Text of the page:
My LV skew chisels are still only at the drool stage. In the meantime, I
got a $2.29 Ace throwaway 1/2" chisel and reground it. Cuts fine, but the
very tip bent after a couple of strokes. Now, I admit I might have blued
that part during the grind, but I don't think so. (left lots of thickness,
and spent a very long time on the 800 waterstone.) And yes, this chisel is
probably made of recycled soda cans.
So, anybody have such a problem with "real" skew chisels?
I use 12 inch flat diamond stones and a roller guide. The black stones are
very coarse and are used for preparing the tip and removing knicks. I work
down to the extra fine stone and then use a Japanese water stone at 6000
grit and get mirror polish. It takes a little longer but I get an edge I can
shave with and never blue the steel. I have tried everything from a Tormac
wet stone to a bench grinder and decided the diamond stones are the way to
On Mon, 08 Nov 2004 22:41:12 -0600, Australopithecus scobis
No. My bench chisels are all either decent Japanese ones, or very old
English cast steel ones. I can pick these up for pennies each, ruined
and without handles, but the steel is still good. Some of them have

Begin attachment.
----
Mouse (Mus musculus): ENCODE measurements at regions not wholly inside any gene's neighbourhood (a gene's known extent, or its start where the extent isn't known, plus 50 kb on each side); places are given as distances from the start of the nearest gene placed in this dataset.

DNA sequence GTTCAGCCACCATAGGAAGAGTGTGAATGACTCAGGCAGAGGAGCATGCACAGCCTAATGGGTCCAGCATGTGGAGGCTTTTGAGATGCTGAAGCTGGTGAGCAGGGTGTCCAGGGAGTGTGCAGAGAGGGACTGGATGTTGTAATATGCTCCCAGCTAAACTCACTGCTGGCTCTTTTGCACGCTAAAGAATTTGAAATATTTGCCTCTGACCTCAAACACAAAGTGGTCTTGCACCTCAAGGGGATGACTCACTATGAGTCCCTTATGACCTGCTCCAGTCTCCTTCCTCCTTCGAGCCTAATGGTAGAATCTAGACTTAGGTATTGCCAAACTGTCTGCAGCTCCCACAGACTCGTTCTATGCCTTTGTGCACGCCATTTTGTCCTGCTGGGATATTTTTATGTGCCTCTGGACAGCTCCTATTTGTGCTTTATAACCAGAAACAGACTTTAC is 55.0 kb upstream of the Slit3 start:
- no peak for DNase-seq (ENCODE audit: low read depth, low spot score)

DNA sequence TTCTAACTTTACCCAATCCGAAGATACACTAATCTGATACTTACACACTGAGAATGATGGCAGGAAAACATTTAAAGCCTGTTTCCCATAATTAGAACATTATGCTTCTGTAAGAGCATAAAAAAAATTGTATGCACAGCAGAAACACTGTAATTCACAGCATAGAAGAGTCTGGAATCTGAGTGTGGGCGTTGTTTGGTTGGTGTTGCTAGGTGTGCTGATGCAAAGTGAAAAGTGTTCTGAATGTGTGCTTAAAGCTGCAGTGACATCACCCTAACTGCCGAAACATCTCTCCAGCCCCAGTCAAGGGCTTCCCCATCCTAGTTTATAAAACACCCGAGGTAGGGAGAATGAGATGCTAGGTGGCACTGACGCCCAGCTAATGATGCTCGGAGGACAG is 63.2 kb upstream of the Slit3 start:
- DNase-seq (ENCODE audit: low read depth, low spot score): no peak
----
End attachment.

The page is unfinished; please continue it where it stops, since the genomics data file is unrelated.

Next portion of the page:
lost their temper, either by abuse or by having been shortened beyond
the hard tip - but being a simple high carbon steel, it's no problem
to re-harden and temper them again.
It's quite common to find a really old shed survivor that has rusted
at the ferrule and lost its tang. Useless as a chisel, as there's no
way to put a handle on it, but it will still harden up as an engraving
graver or punch.
Read the FAQs for rec.knives if you want to know more. They're an
excellent set on steels and hardening.
On Tue, 09 Nov 2004 12:31:09 +0000, Andy Dingley wrote:
BT,DT. Got lots of great advice from the knowledgeable folk at
rec.crafts.metalworking, too. Just made spiffy 1/8" O-1 irons for my prod
Stanleys, with a lot of help from r.c.m.
One idea is to hack away the polyethylene handle and heat treat the
cheapie chisel from go. I'm also ripping, by hand, the rest of my O-1 bar
to make skews from scratch. Yuck.
There's more to my skewed story. My other-handed skew is ground from a 40-
year-old Fuller chisel that appears to be case hardened and has _never_
held an edge. (That's why it got experimented on.) Its tip curls up, too.
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